Best Album Notes - Offering: Live At Temple University by Ashley Kahn, (John Coltrane)
Best Historical Album - The Garden Spot Programs, 1950 by Hank Williams
Best Engineered Album, Non-Classical - Morning Phase by Beck Producer Of The Year, Non-Classical - Max Martin
Best Remixed Recording, Non-Classical - All Of Me (Tiesto's Birthday Treatment Remix) (Tijs Michiel Verwest, remixer (John Legend)
Best Surround Sound Album - Beyoncé (Elliot Scheiner, surround mix engineer; Bob Ludwig, surround mastering engineer; Beyoncé Knowles, surround producer (Beyoncé)
Best Engineered Album, Classical - Vaughan Williams: Dona Nobis Pacem; Symphony No. 4; The Lark Ascending (Michael Bishop, engineer; Michael Bishop, mastering engineer (Robert Spano, Norman Mackenzie, Atlanta Symphony Orchestra & Chorus)
Producer Of The Year, Classical - Judith Sherman
Best Orchestral Performance - Adams, John: City Noir by David Robertson, conductor (St. Louis Symphony)
Best Opera Recording - Charpentier: La Descente D'Orphee Aux Enfers by Paul O'Dette & Stephen Stubbs, conductors; Aaron Sheehan; Renate Wolter-Seevers, producer (Boston Early Music Festival Chamber Ensemble; Boston Early Music Festival Vocal Ensemble)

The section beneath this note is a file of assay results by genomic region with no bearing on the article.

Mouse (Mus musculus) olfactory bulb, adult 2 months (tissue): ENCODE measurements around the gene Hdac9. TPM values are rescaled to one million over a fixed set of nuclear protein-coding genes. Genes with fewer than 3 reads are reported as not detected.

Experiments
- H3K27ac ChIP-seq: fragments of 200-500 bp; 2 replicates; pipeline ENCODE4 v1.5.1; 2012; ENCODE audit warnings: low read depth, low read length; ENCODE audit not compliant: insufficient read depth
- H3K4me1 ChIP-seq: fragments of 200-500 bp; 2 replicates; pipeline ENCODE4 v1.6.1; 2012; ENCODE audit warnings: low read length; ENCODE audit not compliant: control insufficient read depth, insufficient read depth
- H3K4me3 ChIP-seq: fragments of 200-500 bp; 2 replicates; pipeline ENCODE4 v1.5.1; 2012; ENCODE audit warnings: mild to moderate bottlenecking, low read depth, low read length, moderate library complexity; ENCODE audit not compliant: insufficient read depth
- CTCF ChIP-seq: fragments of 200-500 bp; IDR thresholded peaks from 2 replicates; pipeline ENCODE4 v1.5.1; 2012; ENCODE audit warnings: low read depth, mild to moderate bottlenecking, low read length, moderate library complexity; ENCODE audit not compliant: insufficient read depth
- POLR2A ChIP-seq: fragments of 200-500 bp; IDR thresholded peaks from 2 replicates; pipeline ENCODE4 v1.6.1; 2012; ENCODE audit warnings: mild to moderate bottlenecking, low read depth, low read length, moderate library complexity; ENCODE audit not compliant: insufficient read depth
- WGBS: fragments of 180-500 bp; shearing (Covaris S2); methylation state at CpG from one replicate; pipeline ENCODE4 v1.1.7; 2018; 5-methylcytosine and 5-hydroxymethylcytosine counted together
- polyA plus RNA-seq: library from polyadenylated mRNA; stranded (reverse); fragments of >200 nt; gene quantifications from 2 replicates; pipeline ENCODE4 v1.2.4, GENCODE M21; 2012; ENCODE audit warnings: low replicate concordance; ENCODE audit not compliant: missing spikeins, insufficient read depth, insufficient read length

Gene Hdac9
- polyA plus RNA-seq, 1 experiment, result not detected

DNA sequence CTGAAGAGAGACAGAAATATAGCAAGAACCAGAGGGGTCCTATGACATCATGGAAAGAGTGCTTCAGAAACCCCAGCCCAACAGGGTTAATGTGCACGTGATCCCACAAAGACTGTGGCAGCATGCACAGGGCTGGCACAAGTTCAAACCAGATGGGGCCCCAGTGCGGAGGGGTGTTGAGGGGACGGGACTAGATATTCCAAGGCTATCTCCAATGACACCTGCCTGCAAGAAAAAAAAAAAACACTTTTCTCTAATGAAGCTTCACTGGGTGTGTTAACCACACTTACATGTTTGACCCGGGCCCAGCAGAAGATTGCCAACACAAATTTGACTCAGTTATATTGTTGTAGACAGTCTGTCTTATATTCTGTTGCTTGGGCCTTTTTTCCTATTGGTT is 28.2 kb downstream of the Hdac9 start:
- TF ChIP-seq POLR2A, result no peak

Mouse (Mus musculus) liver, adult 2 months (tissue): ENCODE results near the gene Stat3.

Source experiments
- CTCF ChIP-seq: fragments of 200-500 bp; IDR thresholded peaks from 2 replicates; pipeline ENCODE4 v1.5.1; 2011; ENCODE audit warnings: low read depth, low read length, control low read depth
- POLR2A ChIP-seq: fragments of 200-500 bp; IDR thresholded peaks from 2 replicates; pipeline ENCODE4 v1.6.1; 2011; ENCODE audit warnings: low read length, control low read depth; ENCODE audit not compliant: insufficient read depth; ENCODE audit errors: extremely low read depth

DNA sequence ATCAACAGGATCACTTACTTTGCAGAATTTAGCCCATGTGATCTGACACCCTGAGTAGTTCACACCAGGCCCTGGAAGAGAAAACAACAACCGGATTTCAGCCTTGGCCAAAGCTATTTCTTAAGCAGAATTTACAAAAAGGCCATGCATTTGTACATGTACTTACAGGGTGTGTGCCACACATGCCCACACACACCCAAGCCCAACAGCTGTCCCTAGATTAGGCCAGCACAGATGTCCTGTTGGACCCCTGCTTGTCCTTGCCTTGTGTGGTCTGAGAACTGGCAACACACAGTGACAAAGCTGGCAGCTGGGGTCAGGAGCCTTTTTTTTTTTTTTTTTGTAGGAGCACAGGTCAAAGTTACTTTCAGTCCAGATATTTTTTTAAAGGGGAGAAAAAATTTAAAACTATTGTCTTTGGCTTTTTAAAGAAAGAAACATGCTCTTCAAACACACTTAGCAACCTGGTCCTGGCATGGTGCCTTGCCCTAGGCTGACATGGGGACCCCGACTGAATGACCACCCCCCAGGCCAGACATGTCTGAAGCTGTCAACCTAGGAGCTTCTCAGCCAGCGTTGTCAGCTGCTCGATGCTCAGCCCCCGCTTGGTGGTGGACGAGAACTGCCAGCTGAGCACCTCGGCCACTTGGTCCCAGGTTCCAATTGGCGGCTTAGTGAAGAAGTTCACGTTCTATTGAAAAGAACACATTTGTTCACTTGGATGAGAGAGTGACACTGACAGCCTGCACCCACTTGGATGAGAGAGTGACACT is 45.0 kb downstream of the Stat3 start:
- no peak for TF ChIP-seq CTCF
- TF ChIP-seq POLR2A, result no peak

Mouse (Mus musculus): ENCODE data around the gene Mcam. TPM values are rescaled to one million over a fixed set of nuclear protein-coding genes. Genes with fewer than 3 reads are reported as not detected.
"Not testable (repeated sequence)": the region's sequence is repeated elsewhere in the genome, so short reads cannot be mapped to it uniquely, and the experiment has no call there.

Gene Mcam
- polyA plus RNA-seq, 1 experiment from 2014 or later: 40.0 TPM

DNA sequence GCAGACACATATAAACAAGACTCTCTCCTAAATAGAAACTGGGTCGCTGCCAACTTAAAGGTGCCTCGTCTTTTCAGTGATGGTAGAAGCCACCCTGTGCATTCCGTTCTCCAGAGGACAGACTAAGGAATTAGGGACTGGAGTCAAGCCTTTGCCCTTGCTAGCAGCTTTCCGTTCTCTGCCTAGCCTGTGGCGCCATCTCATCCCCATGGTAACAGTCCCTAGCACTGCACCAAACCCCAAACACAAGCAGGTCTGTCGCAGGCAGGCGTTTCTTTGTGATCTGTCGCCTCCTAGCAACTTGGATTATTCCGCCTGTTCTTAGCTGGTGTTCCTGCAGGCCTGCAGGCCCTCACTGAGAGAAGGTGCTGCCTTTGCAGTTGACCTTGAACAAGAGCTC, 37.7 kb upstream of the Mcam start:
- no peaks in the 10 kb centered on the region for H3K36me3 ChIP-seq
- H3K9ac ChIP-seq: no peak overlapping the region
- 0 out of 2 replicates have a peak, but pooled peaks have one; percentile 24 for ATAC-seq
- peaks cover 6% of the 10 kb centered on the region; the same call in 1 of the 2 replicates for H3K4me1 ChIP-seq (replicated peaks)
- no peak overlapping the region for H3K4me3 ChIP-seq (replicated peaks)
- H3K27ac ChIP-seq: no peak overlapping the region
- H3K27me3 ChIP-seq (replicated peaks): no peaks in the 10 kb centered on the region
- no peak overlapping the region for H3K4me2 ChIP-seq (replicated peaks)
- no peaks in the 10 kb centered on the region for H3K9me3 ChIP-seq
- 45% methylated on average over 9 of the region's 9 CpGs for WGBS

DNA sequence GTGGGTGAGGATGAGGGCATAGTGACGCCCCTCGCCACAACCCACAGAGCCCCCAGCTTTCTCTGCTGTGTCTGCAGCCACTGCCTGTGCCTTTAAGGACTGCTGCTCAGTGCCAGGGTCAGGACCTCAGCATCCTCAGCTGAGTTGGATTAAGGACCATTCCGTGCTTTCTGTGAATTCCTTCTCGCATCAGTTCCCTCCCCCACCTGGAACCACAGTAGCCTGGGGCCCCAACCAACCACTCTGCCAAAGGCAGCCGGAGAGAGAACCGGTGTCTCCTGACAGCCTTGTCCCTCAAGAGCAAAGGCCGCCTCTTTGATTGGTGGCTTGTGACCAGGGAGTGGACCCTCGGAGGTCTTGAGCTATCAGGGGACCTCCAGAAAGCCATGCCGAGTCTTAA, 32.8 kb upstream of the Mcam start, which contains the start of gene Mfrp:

Best Choral Performance - The Sacred Spirit Of Russia by Craig Hella Johnson, conductor (Conspirare)
Best Chamber Music/Small Ensemble Performance - In 27 Pieces - The Hilary Hahn Encores by Hilary Hahn & Cory Smythe
Best Classical Instrumental Solo - Play by Jason Vieaux Best Classical Solo Vocal Album - Douce France by Anne Sofie Von Otter; Bengt Forsberg, accompanist (Carl Bagge, Margareta Bengston, Mats Bergström, Per Ekdahl, Bengan Janson, Olle Linder & Antoine Tamestit)
Best Classical Compendium - Partch: Plectra & Percussion Dances by Partch; John Schneider, producer
Best Contemporary Classical Composition - Adams, John Luther: Become Ocean by John Luther Adams, composer (Ludovic Morlot & Seattle Symphony)
Best Music Video - Happy by Pharrell Williams
Best Music Film - 20 Feet From Stardom by Darlene Love, Merry Clayton, Lisa Fischer & Judith Hill
Grammy Trustees Award - Richard Perry, George Wein, Barry Mann and Cynthia Weil President's Merit Award - Martin Bandier
Lifetime Achievement Award - George Harrison, Bee Gees, Buddy Guy, Louvin Brothers, Wayne Shorter, Pierre Boulez and Flaco Jimenez.
A kids’ movie without the cheeky jokes for adults is like a big juicy BLT without the B… or the T. Madagascar 3: Europe’s Most Wanted may have a title that sounds like it was made up in a cartoon sequel laboratory but when it comes to serving up laughs just think of the film as a BLT with enough extra bacon to satisfy even the wildest of animals — or even a parent with a gaggle of tots in tow. Yes even with that whole "Afro Circus" nonsense.
It’s not often that we find exhaustively franchised films like the Madagascar set that still work after almost seven years. Despite being spun off into TV shows and Christmas specials in addition to its big screen adventures the series has not only maintained its momentum it has maintained the part we were pleasantly surprised by the first time around: great jokes.